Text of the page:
South Plains History - (NRHP nomination)

“Prior to 1890 and the establishment of the community of Lubbock, much of the South Plains region lay on the fringes of the United States Postal Service’s range of operation. The flat grasslands that characterized the region were sparsely populated by Anglo Americans. The operator of a store in Yellowhouse Canyon, E.R. DeQuazy served as the first official postmaster in the vicinity of the present community, receiving his appointment on 31 March 1884 (Levacy, 1992). George Singer operated another trading post in the same canyon. When DeQuazy closed his operation in mid-summer of 1884, Singer assumed the role of postmaster. Singer’s store thereafter functioned as the social center for the area. In August 1890 two towns were established near Singer’s store – Lubbock on the north side of Yellowhouse Canyon and Monterey on the south side. The position of postmaster subsequently shifted to Lubbock, where Frank E. Wheelock assumed the duties of postmaster in November 1890 (Levacy, 1992)”

“In late 1890 local citizens joined forces to establish a central town for the area to avoid a fight over the designation of the county seat. They selected a neutral site near the two older communities, keeping the Lubbock name to facilitate postal service. They quickly migrated to the new town site, moving buildings in their entirety from Monterey and the original Lubbock site (Graves, 78). Wheelock brought the mail service with him to the new community, operating out of his land office on South First Street, now the 900 block of Broadway (Perkins, 46). This location placed the post office facing north onto the town’s courthouse square.”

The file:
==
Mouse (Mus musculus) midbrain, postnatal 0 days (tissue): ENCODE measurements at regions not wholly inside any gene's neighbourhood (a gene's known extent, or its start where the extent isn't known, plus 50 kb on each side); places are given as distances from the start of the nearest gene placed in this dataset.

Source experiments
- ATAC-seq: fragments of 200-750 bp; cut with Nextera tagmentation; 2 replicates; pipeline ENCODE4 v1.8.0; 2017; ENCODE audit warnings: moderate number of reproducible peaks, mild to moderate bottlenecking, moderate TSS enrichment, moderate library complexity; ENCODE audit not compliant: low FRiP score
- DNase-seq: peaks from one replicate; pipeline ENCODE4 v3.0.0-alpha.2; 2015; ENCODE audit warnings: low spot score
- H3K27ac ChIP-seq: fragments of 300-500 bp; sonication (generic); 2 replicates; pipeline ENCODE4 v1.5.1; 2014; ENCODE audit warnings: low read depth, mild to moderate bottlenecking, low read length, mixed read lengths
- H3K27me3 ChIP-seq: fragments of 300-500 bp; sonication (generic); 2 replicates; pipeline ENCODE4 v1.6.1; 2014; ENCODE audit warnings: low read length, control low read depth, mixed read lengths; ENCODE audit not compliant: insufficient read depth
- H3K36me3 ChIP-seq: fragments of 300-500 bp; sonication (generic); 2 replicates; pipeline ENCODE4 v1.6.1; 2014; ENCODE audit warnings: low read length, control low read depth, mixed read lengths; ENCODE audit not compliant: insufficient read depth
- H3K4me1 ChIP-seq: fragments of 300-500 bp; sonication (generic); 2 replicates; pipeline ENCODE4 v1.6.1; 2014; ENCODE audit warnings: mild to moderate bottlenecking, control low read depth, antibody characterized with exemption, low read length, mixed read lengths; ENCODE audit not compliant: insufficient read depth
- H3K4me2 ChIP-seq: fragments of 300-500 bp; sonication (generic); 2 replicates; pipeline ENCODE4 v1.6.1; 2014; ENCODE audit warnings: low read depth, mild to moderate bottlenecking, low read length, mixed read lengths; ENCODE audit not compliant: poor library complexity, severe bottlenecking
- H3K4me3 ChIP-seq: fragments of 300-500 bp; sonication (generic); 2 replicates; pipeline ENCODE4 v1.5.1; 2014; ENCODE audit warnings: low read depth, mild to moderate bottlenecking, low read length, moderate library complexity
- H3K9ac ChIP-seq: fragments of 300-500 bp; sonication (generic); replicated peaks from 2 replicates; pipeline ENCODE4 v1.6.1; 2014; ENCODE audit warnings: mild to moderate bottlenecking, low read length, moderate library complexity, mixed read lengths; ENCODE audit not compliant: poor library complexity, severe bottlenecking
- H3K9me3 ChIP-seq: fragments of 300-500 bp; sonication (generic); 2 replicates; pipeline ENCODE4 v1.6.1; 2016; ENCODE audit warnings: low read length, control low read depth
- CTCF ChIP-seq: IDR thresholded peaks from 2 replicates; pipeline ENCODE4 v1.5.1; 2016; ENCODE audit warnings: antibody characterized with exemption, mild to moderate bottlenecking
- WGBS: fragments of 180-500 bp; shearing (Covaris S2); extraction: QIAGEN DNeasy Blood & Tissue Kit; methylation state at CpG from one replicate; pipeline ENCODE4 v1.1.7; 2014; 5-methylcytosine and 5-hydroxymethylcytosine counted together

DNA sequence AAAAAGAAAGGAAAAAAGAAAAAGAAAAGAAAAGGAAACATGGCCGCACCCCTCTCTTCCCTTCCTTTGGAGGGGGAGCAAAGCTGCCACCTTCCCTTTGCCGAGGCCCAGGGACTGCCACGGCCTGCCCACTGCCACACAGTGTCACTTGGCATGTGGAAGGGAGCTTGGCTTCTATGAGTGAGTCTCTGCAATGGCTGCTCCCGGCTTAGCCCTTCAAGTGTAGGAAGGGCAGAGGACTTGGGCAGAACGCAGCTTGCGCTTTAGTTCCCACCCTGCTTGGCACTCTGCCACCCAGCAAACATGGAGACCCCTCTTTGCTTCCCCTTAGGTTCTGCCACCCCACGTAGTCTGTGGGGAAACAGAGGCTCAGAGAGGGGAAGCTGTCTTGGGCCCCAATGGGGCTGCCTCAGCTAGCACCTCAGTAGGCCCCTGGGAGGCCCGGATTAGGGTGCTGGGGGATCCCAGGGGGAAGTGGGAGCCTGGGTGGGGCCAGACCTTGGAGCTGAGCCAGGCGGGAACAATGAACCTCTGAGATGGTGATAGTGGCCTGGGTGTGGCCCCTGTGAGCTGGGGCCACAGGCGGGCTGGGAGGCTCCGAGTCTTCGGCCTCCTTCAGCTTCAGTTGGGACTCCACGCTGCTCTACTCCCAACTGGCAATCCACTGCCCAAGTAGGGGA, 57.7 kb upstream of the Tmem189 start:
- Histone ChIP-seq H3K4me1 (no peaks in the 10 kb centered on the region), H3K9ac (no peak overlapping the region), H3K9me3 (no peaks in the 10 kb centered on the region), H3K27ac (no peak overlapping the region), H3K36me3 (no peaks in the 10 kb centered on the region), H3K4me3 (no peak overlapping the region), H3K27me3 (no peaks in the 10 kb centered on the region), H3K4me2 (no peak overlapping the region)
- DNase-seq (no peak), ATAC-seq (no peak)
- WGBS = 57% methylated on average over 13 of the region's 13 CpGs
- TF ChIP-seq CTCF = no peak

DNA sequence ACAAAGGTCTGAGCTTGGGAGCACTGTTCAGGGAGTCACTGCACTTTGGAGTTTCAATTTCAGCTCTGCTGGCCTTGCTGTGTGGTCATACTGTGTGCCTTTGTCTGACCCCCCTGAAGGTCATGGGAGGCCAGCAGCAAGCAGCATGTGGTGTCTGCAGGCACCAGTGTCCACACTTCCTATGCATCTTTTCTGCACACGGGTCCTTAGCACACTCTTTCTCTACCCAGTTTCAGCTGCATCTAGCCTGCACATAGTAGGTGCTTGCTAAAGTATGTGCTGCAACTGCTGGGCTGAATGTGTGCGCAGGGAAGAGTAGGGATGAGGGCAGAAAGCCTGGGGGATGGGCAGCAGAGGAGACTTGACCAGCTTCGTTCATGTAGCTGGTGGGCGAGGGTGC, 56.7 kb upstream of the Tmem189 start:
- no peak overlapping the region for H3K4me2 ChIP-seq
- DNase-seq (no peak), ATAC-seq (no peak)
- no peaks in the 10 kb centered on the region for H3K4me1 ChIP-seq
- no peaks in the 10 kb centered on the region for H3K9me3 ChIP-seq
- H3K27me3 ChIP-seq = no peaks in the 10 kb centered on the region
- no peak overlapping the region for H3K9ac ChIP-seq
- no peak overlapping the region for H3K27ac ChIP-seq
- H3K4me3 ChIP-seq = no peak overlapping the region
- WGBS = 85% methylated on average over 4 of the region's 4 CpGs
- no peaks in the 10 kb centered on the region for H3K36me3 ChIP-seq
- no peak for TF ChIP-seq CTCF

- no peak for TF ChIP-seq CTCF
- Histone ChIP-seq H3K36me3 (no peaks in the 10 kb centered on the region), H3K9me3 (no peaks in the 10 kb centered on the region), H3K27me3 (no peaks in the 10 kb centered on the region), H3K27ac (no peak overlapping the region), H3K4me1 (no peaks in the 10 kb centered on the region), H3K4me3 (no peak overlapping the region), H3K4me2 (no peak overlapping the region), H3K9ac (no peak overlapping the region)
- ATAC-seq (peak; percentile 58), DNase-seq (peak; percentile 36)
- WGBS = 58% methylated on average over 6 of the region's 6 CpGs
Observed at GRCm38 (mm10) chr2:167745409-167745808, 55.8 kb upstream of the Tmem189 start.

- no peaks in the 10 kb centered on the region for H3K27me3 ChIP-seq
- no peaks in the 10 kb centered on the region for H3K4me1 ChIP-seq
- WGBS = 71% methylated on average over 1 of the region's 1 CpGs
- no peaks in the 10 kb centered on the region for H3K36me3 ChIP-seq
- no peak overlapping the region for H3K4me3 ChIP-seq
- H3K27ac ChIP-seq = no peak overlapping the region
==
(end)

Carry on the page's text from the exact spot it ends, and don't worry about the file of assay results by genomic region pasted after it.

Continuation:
“The introduction of rail service by the Santa Fe Railroad in 1909 clearly established Lubbock as the postal distribution center for the South Plains. As a result, the Post Office moved into a dedicated facility in a small frame building at the northwest corner of Cedar Ave. and North First Street, now Texas Ave and Main Street (Graves, 14). Rail service also facilitated the replacement of less fire-resistant buildings in the city with masonry buildings. The railroad’s lower freight costs increased access to building materials such as brick and stone lacking in the sandy South Plains region. In response, citizens began campaigning for a new and more permanent postal facility, resulting in the allocation of $60,000 in federal money for a new postal facility in February 1919 (Lubbock AJ 20 Feb 1919). The new building just past South First Street (now Broadway) on Cedar Ave (now Texas Ave) opened in November 1919.”

“During the 1920s, Lubbock’s heavy population growth greatly affected the city’s postal system. Recognizing the need for a new facility, Chamber of Commerce officials began writing to postal authorities as early as 1923 (Chamber of Commerce records, 1923). These efforts marked the beginning of the endeavor to build a new Lubbock Post Office. Local leaders regularly corresponded with officials in Washington during this period, increasing their efforts following the designation of Lubbock as the site of the Texas Technological College in 1925. Natural forces escalated the campaign when heavy rains collapsed the roof of the existing post office on 30 May 1926 for the second time in nine months. Postmaster John L. Vaughn appealed to public and private organizations to lobby government officials for a new and well-built federal building (Lubbock Journal, 30 May 1926).”

1 comment:

Vevay said...

This is great info to know.